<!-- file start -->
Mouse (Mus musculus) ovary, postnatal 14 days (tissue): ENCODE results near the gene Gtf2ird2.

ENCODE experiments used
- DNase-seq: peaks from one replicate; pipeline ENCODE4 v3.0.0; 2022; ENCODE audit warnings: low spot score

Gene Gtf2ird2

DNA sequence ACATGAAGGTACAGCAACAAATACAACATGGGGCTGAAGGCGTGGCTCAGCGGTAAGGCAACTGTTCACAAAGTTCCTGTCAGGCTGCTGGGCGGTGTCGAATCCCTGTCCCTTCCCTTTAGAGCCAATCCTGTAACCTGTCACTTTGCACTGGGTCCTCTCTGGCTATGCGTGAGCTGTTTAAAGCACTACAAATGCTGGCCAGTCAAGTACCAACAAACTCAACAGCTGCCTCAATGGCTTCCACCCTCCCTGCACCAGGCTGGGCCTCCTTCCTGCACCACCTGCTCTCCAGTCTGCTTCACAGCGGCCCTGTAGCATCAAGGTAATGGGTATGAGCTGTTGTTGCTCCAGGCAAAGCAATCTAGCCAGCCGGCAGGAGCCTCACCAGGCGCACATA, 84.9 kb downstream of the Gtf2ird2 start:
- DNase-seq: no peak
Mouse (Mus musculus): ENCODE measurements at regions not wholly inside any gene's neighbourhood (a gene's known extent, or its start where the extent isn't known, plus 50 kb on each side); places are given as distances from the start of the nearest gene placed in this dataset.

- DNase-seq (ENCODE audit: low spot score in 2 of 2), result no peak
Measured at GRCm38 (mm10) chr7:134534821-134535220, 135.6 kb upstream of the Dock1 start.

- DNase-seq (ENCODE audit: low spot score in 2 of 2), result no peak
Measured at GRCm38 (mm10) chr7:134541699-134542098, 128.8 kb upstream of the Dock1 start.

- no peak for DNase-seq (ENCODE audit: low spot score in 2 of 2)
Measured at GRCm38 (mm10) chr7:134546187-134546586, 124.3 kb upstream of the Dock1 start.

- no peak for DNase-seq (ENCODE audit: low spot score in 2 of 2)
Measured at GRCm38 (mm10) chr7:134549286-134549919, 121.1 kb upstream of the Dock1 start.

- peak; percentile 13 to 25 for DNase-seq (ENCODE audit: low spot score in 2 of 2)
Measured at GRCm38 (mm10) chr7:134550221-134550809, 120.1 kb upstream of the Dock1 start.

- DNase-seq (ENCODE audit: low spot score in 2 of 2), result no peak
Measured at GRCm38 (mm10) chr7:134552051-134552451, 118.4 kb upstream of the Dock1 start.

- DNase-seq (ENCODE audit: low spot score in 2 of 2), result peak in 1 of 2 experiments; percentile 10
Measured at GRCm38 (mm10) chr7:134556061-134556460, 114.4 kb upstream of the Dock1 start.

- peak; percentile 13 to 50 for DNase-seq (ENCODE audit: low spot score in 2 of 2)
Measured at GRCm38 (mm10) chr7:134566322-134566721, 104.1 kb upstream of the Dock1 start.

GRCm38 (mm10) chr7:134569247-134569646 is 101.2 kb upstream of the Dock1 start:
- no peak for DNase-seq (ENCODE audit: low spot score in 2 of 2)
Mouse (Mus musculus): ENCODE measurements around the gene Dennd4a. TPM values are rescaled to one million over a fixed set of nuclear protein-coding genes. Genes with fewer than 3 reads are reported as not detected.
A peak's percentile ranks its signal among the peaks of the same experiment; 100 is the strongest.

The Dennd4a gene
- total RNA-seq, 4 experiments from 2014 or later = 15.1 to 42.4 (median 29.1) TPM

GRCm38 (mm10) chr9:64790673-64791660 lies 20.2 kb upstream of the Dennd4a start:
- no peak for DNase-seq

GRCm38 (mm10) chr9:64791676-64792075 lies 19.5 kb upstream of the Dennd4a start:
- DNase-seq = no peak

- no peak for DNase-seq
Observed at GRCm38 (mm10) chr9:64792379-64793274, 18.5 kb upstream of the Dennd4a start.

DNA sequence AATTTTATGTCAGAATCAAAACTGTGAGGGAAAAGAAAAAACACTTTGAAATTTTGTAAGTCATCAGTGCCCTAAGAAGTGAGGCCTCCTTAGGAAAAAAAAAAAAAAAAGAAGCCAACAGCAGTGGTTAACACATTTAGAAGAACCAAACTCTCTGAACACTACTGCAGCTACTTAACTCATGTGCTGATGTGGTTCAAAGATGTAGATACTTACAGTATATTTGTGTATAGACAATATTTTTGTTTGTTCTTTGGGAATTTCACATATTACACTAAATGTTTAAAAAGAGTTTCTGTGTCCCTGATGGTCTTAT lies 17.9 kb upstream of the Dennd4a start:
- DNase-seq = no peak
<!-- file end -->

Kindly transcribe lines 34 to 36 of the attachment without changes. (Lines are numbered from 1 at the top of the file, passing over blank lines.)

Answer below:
- no peak for DNase-seq
Observed at GRCm38 (mm10) chr9:64792379-64793274, 18.5 kb upstream of the Dennd4a start.

DNA sequence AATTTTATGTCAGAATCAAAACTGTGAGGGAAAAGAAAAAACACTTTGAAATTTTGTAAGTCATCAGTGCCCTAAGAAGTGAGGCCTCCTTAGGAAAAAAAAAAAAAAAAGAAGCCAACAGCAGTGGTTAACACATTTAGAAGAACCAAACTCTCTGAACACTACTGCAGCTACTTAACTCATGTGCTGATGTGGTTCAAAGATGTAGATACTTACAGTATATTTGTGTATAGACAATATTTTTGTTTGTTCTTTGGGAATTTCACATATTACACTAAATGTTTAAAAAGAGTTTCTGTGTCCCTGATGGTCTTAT lies 17.9 kb upstream of the Dennd4a start: